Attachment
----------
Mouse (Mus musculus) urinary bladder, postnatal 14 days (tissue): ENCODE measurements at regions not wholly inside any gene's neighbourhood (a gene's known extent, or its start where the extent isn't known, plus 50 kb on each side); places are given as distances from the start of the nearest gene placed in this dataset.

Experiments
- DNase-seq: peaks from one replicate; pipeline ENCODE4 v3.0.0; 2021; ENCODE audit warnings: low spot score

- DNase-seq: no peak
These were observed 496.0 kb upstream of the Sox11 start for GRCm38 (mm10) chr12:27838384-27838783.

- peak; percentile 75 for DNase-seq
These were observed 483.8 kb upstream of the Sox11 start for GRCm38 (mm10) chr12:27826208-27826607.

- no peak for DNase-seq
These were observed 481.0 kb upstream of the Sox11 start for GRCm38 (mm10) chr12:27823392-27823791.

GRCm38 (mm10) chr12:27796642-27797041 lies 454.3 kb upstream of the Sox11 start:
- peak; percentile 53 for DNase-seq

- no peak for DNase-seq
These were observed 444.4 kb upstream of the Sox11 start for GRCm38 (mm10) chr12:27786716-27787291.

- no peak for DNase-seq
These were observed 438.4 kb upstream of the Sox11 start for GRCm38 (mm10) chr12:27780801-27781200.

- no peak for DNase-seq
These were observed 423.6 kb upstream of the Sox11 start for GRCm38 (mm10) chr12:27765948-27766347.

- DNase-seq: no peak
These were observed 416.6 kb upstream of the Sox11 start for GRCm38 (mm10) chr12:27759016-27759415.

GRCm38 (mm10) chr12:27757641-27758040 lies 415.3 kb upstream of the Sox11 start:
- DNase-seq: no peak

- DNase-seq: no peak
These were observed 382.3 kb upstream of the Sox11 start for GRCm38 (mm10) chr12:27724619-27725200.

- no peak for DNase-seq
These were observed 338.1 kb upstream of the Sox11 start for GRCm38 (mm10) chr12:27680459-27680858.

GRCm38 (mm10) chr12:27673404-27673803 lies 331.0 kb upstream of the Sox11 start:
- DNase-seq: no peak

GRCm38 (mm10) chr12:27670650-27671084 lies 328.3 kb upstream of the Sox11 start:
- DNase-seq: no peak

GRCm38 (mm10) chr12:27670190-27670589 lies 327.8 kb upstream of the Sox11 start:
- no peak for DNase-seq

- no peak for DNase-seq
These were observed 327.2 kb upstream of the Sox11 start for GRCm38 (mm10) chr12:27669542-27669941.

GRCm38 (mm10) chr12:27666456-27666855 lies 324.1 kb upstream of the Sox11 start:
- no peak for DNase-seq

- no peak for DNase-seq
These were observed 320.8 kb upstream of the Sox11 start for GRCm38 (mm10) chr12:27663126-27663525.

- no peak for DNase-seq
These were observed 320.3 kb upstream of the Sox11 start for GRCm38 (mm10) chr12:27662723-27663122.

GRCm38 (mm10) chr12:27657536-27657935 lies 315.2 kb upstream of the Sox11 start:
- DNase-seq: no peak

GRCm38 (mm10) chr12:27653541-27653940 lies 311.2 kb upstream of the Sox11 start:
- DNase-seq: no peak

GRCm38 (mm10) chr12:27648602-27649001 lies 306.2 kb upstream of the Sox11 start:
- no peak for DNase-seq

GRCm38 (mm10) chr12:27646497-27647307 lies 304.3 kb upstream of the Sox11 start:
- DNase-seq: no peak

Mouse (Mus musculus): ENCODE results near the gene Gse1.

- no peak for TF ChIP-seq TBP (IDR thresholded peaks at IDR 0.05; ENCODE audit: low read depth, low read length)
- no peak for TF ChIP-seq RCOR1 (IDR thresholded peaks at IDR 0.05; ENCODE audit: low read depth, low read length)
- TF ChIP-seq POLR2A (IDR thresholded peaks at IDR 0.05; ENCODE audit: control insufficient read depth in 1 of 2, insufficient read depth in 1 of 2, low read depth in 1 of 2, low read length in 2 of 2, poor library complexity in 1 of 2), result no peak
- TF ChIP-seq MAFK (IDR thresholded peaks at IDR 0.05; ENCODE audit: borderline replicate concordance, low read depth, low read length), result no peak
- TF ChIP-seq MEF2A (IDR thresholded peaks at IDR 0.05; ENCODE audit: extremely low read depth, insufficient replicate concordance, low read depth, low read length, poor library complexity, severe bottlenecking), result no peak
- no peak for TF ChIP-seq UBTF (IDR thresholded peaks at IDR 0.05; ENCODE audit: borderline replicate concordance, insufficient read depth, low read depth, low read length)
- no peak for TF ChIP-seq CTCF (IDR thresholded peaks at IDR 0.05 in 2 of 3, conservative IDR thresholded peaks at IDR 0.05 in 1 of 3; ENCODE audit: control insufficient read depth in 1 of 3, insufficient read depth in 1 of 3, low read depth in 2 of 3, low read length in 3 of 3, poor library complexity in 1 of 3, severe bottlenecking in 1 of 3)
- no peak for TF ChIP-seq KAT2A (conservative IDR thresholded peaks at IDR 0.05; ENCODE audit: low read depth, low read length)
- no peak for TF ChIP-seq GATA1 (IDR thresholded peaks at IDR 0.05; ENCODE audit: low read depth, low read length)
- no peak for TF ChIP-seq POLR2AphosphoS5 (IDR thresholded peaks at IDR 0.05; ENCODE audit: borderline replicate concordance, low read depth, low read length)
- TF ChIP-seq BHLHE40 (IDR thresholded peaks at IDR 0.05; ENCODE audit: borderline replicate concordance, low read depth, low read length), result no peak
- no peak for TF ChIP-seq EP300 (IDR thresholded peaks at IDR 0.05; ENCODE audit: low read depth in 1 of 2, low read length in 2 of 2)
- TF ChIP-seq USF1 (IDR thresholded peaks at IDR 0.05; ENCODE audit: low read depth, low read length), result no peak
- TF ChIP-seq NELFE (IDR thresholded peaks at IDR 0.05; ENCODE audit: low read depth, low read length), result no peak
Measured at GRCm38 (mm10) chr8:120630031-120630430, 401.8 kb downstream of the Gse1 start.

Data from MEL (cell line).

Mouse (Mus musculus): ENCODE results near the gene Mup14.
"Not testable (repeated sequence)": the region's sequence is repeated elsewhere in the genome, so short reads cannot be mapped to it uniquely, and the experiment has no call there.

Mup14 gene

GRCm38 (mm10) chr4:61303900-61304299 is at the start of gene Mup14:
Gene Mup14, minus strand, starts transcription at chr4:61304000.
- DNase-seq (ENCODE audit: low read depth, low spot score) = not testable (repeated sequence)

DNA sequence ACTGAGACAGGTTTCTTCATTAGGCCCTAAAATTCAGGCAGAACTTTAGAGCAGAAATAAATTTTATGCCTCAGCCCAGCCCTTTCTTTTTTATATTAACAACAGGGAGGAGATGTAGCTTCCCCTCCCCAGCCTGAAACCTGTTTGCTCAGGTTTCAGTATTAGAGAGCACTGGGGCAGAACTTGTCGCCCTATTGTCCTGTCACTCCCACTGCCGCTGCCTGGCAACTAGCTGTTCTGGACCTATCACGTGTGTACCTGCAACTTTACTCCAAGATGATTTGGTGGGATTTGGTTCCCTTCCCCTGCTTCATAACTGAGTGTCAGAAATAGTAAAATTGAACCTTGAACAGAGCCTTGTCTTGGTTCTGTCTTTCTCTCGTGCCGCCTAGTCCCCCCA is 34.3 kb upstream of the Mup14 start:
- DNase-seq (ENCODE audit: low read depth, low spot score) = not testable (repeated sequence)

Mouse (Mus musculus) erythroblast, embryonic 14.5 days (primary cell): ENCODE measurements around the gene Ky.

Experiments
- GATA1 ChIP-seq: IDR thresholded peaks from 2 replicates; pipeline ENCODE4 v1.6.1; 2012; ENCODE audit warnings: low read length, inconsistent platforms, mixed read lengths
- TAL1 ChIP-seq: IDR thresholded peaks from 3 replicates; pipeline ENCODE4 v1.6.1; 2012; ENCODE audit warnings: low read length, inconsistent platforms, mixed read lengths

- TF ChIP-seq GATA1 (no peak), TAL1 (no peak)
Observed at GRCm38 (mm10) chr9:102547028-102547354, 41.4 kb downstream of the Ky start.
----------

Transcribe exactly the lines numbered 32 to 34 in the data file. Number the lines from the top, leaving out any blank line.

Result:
- no peak for DNase-seq
These were observed 327.2 kb upstream of the Sox11 start for GRCm38 (mm10) chr12:27669542-27669941.

GRCm38 (mm10) chr12:27666456-27666855 lies 324.1 kb upstream of the Sox11 start: